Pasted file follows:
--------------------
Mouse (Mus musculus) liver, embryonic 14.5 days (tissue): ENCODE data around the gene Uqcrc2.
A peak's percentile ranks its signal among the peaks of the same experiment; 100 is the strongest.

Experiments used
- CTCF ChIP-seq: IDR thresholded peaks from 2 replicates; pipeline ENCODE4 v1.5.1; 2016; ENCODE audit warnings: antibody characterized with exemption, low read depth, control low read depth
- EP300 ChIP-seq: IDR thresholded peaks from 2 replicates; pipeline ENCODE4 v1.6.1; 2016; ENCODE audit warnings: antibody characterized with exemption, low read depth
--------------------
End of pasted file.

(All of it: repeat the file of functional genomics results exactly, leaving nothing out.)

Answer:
Mouse (Mus musculus) liver, embryonic 14.5 days (tissue): ENCODE data around the gene Uqcrc2.
A peak's percentile ranks its signal among the peaks of the same experiment; 100 is the strongest.

Experiments used
- CTCF ChIP-seq: IDR thresholded peaks from 2 replicates; pipeline ENCODE4 v1.5.1; 2016; ENCODE audit warnings: antibody characterized with exemption, low read depth, control low read depth
- EP300 ChIP-seq: IDR thresholded peaks from 2 replicates; pipeline ENCODE4 v1.6.1; 2016; ENCODE audit warnings: antibody characterized with exemption, low read depth